Scheduled Monument: Round barrow on south side of Brendon Common (1004569)

Authority Historic England
Other Ref DV 711
Date assigned 28 July 1958
Date last amended 10 November 2015
Date revoked
Summary of Monument A round cairn on Withycombe Ridge 1720m south east of Dry Bridge. Reasons for Designation Exmoor is the most easterly of the three main upland areas in the south western peninsula of England. In contrast to the other two areas, Dartmoor and Bodmin Moor, there has been no history of antiquarian research and little excavation of Exmoor monuments. However, survey work has confirmed a comparable richness of archaeological remains, with evidence of human exploitation and occupation from the Mesolithic period to the present day. Many of the field monuments surviving on Exmoor date from the later prehistoric period, examples including stone settings, stone alignments, standing stones, and burial mounds (barrows or cairns). Round cairns are funerary monuments dating from the Late Neolithic period to the Late Bronze Age, with most examples belonging to the period 2400-1500BC. They were constructed as rubble mounds which covered single or multiple burials. They occur either in isolation or grouped as cemeteries, and often acted as a focus for burials in later periods. Over 370 barrows or cairns, varying in diameter from 2m to 35m, have been recorded on Exmoor, with many of these found on or close to the summits of the three east-west ridges which cross the moor - the southern escarpment, the central ridge, and the northern ridge. Individual cairns and groups may also be found on lower lying ground and hillslopes. Those which occupy prominent locations form a major visual element in the modern landscape. Their longevity as a monument type can provide important information on the diversity of beliefs and social organisation amongst early prehistoric communities. They are particularly representative of their period. The round cairn on Withycombe Ridge, 1720m south east of Dry Bridge, survives well and given its prominent and somewhat isolated location has received limited disturbance. It will contain important archaeological and environmental evidence relating to its construction, use, funerary practices, territorial significance and general landscape context. History See Details. Details This record was the subject of a minor enhancement on 10 November 2015. The record has been generated from an "old county number" (OCN) scheduling record. These are monuments that were not reviewed under the Monuments Protection Programme and are some of our oldest designation records. The monument includes a round cairn situated on the prominent Withycombe Ridge on the upper south facing slopes of the valley of the Hoccombe Combe. The cairn survives as a circular stony mound measuring up to 6.2m in diameter and 0.6m high. It is clearly visible on aerial photographs. Other archaeological remains in the surrounding are the subject of separate schedulings. Selected Sources Other PastScape Monument No:-35300 National Grid Reference: SS 77558 44845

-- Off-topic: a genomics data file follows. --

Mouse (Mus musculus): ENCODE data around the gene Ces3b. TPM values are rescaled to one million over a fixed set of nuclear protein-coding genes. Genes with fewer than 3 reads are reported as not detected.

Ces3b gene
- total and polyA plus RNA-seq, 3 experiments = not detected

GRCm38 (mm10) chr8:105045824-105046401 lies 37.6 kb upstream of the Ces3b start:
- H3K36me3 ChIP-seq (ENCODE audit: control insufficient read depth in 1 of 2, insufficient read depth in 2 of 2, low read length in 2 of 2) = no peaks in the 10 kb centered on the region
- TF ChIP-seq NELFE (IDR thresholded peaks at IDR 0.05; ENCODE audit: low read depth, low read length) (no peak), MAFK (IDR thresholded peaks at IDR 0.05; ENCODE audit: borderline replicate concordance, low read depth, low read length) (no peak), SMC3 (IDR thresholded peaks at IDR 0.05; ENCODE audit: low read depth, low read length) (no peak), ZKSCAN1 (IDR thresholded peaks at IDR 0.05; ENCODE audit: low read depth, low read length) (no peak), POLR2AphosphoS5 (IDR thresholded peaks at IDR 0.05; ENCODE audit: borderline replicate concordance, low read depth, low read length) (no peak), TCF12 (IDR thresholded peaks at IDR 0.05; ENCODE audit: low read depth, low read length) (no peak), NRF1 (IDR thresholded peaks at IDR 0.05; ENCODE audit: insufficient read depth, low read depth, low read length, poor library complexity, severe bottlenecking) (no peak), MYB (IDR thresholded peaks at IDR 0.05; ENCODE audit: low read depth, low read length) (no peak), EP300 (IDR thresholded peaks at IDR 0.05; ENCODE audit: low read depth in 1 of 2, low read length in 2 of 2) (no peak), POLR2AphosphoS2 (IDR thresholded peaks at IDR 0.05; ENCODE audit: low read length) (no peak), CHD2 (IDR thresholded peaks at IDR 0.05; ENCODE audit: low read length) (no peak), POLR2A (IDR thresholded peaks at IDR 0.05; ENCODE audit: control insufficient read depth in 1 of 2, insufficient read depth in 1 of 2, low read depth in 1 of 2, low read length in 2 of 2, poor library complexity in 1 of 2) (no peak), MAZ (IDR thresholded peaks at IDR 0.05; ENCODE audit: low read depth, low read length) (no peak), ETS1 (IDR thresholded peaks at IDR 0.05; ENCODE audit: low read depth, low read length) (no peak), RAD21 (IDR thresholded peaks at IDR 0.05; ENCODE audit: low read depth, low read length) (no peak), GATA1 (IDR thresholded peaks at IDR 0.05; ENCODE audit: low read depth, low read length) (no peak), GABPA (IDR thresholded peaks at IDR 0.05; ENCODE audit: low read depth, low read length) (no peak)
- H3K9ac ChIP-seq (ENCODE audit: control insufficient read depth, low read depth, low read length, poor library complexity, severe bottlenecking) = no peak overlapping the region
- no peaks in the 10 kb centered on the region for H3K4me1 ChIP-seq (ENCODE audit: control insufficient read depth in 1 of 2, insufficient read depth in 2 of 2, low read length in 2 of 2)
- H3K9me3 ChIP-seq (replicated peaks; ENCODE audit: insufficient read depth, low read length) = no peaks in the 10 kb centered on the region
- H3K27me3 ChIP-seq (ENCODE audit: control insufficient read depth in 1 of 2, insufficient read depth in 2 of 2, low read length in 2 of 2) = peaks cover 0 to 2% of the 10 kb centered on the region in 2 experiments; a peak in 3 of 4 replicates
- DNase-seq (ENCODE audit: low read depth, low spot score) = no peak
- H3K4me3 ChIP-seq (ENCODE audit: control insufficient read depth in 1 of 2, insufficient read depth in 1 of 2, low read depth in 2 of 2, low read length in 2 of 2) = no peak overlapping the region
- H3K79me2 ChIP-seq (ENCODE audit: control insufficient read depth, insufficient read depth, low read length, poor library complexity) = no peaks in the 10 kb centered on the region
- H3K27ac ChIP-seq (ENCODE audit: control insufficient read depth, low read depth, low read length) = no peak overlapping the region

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Grid reference Centred SS 7755 4484 (20m by 20m)
Map sheet SS74SE

Related Monuments/Buildings (1)